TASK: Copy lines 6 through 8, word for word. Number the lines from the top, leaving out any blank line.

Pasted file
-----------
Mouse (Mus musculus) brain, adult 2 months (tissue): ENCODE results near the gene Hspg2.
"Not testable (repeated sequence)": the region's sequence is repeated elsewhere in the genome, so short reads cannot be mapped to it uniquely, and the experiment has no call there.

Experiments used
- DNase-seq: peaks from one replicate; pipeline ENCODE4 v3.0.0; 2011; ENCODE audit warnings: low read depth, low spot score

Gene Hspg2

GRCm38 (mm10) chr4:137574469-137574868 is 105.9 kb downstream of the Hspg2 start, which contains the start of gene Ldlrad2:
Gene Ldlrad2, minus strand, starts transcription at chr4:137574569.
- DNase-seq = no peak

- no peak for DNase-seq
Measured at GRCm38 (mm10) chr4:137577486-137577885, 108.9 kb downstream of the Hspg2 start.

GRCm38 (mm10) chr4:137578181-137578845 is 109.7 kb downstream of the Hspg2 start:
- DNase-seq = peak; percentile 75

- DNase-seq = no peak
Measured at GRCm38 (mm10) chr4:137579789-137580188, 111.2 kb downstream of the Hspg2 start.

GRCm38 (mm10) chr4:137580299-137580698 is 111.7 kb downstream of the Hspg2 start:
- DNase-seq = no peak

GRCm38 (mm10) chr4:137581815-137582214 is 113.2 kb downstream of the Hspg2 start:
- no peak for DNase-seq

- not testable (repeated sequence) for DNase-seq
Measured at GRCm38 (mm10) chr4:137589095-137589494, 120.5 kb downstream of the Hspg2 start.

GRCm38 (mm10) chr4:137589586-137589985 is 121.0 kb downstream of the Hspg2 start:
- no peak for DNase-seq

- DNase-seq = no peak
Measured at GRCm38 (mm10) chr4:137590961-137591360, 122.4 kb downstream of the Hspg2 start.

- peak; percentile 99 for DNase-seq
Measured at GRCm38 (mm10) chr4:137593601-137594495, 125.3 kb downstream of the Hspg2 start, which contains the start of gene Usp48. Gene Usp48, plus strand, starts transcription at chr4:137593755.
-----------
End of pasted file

GRCm38 (mm10) chr4:137574469-137574868 is 105.9 kb downstream of the Hspg2 start, which contains the start of gene Ldlrad2:
Gene Ldlrad2, minus strand, starts transcription at chr4:137574569.
- DNase-seq = no peak